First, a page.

Planning Your Social Media for a New Year

Are you ready to plan your social media for a new year?  It’s going to be a wild one, so hang on tight.  Here are some things to think about as you set up your content calendar for 2024.

Elections and Algorithms

You may think the election, way off in November, is not going to affect you.  Why should it?  You are just one person, marketing yourself and your work.  The amount of global activity that will affect Facebook, Instagram, and Tik Tok, for example, will create an uproar.  In 2020 we were banned from promoting a film that dealt with post-partum depression because it contained “social issues” and Meta’s algorithm was filtering for topics under that umbrella.  Getting around these filters will require creative messaging and still you might have some challenges.  Also, pay attention to any changes in algorithms that are made public.  Follow Reddit channels and check out websites like HubSpot (link to article from 2023 about TikTok) regularly for any news.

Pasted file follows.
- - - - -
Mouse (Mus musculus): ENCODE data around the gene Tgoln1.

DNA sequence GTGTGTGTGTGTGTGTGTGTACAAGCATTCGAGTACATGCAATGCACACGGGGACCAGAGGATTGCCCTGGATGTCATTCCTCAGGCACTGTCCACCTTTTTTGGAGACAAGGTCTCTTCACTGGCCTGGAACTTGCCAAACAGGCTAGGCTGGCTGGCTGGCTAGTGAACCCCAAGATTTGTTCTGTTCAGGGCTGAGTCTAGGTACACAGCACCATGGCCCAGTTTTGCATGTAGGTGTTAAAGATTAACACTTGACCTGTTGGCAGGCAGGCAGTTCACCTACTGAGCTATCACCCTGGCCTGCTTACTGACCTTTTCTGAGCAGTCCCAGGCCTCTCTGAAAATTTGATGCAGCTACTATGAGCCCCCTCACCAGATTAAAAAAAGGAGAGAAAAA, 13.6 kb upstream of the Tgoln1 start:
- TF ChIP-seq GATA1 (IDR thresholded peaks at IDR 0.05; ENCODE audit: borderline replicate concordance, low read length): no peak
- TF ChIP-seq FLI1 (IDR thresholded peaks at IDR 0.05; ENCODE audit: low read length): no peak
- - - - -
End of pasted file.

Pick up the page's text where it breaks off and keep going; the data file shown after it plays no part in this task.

Generative AI

Welcome to the first full year of hype dedicated to Artificial Intelligence, which for our purposes is Generative AI.  Generative means that content is “generated” by AI.  You just prompt ChatGpt or Bard and the rest is easy.  Not so.  From time to time I will include some of my results from AI prompts.  So far I’ve found the content very basic and it needs a lot of editing.  However, many people use it to get ideas for blogs, articles and other longer form writing.  Keep an eye on TechCrunch, which is covering AI closely.

Know Your Audience on Social Media